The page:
What Freddie Mercury would think of Adam Lambert, according to Brian May

In 2018, “Bohemian Rhapsody” not only reintroduced Queen’s music but also showcased the artistic brilliance of Freddie Mercury to a new generation of music enthusiasts. The film featured Canadian rock musician Marc Martel lending his vocals to portray Mercury, while on tour, Adam Lambert stepped into the role of preserving the spirit of the late musical legend.

Adam Lambert’s journey as an honorary band member, touring and occasionally recording with the surviving members of Queen since his appearance on American Idol in 2009, has been nothing short of fate. Amid speculations of a potential album with Lambert, both Queen fans and band members have lauded his talents, recognizing him as the only figure capable of approaching Mercury’s musical prowess.

Despite Lambert’s vocal prowess, he consistently maintains humility when compared to the late star. Lambert acknowledged this in an interview at the O2 Silver Clef Awards, stating, “Listen, there’s no replacing Freddie Mercury. It’s impossible. Freddie Mercury is a mythic rock god. Not only did he sing the hell out of those songs, he wrote so many of them.”

Having extensively toured with Lambert, Queen has embraced him as a valued addition to their rock legacy. Yet, the absence of Mercury raises a contemplative question: What would the iconic singer think of Lambert? Brian May, Queen’s guitarist, offered a nuanced perspective, suggesting that Mercury would have mixed feelings about Lambert’s talent.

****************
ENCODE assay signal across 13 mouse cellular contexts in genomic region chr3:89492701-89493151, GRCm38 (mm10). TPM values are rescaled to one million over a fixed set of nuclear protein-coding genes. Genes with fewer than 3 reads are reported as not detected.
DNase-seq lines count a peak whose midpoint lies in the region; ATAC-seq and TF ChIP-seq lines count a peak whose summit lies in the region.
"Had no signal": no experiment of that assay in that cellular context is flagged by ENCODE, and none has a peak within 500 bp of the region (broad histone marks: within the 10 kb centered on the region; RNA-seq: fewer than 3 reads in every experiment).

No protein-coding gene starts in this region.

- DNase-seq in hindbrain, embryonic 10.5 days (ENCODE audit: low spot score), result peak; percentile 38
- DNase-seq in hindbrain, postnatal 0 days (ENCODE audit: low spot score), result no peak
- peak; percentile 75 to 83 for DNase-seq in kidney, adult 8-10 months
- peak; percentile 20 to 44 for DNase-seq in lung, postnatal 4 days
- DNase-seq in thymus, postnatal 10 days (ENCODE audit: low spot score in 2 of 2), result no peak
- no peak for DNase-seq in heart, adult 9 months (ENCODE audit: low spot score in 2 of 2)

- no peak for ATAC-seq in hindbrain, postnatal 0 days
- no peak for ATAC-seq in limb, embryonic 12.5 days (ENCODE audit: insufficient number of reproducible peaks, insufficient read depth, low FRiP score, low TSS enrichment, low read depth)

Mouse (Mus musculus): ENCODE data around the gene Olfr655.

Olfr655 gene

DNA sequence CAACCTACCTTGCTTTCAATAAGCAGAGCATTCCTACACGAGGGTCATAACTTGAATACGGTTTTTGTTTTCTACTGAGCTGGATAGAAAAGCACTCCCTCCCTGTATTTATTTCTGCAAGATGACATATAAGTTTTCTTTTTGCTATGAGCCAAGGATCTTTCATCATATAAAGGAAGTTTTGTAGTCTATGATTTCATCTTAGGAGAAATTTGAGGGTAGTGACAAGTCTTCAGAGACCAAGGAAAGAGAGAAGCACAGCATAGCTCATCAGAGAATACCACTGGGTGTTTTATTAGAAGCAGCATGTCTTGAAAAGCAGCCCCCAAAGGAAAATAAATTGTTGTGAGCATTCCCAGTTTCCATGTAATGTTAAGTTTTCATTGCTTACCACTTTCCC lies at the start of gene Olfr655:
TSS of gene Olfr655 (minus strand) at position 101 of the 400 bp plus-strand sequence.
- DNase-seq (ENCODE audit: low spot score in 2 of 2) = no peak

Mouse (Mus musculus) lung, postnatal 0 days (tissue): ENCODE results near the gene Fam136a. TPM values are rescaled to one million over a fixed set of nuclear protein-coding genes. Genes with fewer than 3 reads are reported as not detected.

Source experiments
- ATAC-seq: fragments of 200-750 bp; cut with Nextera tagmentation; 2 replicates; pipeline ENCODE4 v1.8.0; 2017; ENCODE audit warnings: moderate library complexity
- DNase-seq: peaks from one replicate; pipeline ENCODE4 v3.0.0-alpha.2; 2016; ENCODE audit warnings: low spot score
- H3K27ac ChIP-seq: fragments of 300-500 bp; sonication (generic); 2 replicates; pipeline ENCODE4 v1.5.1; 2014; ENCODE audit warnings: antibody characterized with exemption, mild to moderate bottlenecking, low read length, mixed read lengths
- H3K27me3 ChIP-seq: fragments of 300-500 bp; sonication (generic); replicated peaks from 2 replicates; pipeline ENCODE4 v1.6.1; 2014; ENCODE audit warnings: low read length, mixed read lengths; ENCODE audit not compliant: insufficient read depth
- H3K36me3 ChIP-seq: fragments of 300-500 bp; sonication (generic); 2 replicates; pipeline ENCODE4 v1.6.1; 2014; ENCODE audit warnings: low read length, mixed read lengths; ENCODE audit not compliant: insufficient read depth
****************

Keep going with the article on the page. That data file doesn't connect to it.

“Freddie would love and hate him, yeah; I mean, you know, he’d be like, ‘You bastard!’ Because I mean, Adam has a real gift from God. That voice is a voice in a billion, and nobody has that range, nobody that I’ve ever worked with,” May shared in an interview with Yahoo.

May also drew parallels between Lambert’s growth as a vocalist and performer and his observations of Mercury’s evolution from an aspiring star to a musical king. “I’ve seen Adam develop, just like I watched Freddie develop,” he explained. “He was great to start with, but now, we’re doing something like ‘Who Wants to Live Forever’ onstage, and sometimes I almost stop playing because I think, ‘What did he just do?’”.

However, May emphasized that Lambert doesn’t imitate Freddie; instead, his addition to the rock group is akin to capturing lightning in a bottle. Despite Lambert’s remarkable contributions, the idea that anyone could replace the raw artistry gifted to the world by Mercury remains an unparalleled notion.

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